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Breakthrough
"Productive insight; clear (often sudden) understanding of a complex situation."  Free Dictionary

Pop the bubble of conditioned thinking and emerge into the creative realm of "no absolutes," continuous change, uncertainty and unlimited possibilities.

Then, there can be innovation, adaptation and optimal performance.
Performance and Open-minded Mindfulness
Open-minded:questioning everything, accepting diversity and uncertainty.  

Mindful: consciously aware; concentrated. 

Foundation for blending process, project, engagement and knowledge management into a cohesive approach to optimize performance.

Breakthrough
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VOLUME VII ISSUE NO. 8 | AUGUST 2015 
Transforming Anger with Intention 
and Equanimity 
By George Pitagorsky
Anger is a natural emotion and one which has a strong negative impact on one's own health and on anyone who is the target of angry thoughts, speech or behavior.
 
The responses to last month's article on forgiveness ranged from mild outrage at the thought that unforgivable acts were forgivable to appreciation for clarifying what forgiveness is. One person dropped off the mailing list, perhaps in protest.
 
Forgiveness means that hatred and anger are not carried around and expressed towards the perpetrator of even the most terrible acts. It does not mean that the acts are condoned or in any way accepted. Nor does it mean ignoring or suppressing anger and fear that naturally arise when confronted with negative acts, including one's own.
 
It is not easy to forgive. Righteous anger is addictive. Giving up the intense pleasure of revenge or the obsessive thoughts that fuel anger is a major challenge.
 
On a recent Mindrolling pod-cast the conversation went into the question of how a person can cultivate forgiveness in the face of a culture that, at least on the surface, is more about eye-for-an-eye justice than compassion and forgiveness. There is an entire movie genre for revenge.
 
An intention to value and cultivate equanimity, compassion and loving kindness and how they are expressed is at the root of one's life choices, including the choice to forgive. The ability to let go of or transmute anger without either acting out or suppressing it is closely linked with these qualities and with the ability to forgive.
 
Transmuting Anger
Righteous anger is anger that is justified based on one's value system. It is perfectly reasonable to be angry at someone who does you harm or does harm to someone or something you love. Few would argue that angry words directed at the dentist who shot Cecil the lion were unjustified.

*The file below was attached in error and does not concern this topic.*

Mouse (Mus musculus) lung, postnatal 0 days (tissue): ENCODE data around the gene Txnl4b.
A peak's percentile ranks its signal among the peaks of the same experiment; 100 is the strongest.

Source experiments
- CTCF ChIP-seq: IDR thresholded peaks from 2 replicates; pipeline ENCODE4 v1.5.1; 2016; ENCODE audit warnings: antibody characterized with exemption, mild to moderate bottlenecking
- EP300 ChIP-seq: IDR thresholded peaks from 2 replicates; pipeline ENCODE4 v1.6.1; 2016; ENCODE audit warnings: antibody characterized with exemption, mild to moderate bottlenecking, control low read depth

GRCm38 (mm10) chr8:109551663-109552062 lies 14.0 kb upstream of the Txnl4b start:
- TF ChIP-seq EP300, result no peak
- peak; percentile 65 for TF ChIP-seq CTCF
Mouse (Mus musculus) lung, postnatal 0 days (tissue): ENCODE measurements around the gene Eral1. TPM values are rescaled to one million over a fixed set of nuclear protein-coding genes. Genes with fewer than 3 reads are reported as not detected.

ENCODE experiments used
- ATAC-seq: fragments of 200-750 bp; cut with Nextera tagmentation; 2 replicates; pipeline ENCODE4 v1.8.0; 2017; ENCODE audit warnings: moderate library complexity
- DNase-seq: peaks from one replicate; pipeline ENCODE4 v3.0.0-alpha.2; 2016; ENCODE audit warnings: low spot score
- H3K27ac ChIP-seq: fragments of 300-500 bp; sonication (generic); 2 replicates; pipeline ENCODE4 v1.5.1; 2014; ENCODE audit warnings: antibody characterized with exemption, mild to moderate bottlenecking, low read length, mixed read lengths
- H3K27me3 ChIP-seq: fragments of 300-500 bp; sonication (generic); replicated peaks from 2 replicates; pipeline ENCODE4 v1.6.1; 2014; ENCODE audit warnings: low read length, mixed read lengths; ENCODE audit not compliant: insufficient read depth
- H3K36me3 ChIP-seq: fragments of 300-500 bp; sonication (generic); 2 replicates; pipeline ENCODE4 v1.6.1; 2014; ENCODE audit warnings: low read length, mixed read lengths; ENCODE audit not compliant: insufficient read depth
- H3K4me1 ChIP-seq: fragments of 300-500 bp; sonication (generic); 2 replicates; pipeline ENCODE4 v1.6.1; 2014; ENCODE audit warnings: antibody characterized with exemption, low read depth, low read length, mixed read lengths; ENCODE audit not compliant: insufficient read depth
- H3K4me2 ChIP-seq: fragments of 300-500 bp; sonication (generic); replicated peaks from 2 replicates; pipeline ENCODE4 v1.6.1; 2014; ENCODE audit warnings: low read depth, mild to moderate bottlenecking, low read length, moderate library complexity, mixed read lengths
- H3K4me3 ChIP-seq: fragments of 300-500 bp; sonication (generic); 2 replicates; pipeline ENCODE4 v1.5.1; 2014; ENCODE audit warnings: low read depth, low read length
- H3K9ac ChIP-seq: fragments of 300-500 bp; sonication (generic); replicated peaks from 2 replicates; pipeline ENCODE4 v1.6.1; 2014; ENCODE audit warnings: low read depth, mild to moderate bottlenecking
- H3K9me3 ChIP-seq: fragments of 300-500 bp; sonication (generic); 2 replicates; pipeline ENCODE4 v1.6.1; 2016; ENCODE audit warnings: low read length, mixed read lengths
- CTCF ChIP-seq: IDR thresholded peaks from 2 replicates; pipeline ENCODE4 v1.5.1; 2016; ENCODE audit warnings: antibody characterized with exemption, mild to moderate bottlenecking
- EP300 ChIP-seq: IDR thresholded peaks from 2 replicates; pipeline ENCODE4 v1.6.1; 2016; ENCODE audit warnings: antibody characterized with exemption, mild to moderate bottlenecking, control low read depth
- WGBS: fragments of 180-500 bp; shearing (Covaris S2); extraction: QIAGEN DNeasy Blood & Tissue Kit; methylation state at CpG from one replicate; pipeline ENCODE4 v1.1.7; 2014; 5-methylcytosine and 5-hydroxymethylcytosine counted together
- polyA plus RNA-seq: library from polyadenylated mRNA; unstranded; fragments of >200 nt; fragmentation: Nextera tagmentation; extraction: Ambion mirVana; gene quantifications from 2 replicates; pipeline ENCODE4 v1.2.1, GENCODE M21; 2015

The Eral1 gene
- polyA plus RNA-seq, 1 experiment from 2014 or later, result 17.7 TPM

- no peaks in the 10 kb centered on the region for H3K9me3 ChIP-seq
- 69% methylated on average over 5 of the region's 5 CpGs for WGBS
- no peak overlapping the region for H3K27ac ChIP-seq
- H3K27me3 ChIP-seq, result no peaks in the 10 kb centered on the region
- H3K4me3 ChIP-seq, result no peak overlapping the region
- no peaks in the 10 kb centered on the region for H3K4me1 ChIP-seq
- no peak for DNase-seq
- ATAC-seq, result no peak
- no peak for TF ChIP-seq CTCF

The problem with righteous anger is that it is anger and anger hurts the person who is angry more than it hurts the one who is the object of the anger. Anger is energy, fierce and powerful.
 
What would happen if it can be transformed into positive action or into a self-healing emotion such as compassion or loving kindness rather than into harmful thoughts or actions. The most highly skilled and revered people in history were advocates of turning anger into love and compassion. 
 
The ability to do that begins and ends with the cultivation of equanimity.
 
Equanimity
Equanimity is accepting what is, no matter what. This is easy if you realize that the only other choice you have is to reject reality. What is, is, whether you like it or not. Accepting what is does not mean liking it. You cannot change the past or the present moment. You can influence the future.
 
Equanimity means "mental calmness, composure, and evenness of temper, especially in a difficult situation." In Buddhism the word takes on a deeper meaning. According to Bhikku Bodhi, "It is evenness of mind, unshakeable freedom of mind, a state of inner equipoise that cannot be upset by gain and loss, honor and dishonor, praise and blame, pleasure and pain." The Sanskrit word upeksha (Upa means 'over,' and iksh means 'to look.') connotes the ability to look over the entire situation, objectively, and to not be attached to one side or another. Equanimity, in the context of forgiveness translates into the ability to see the full picture, including the motivation of the perpetrators, the pain of the victims and perpetrators, impact on society and the impact forgiving has on those who cannot or will not forgive.
 
Equanimity is applied to the emotions themselves. When anger arises, you deal directly with it. You accept it for what it is, a complex of thoughts and physical sensations that we label as anger. Bring your attention to the physical feelings, the knot in your stomach, the clenched jaw, and the muscle tension. These become the object of your attention. By bringing mindfulness to these feelings you can observe them with equanimity. Feeling the anger while being completely at ease with it, just as you might be with a neutral or positive feeling, allows for the space to decide what to do next. That decision depends on your world view, intention and values. Without equanimity, there is no decision. There is just reactive behavior.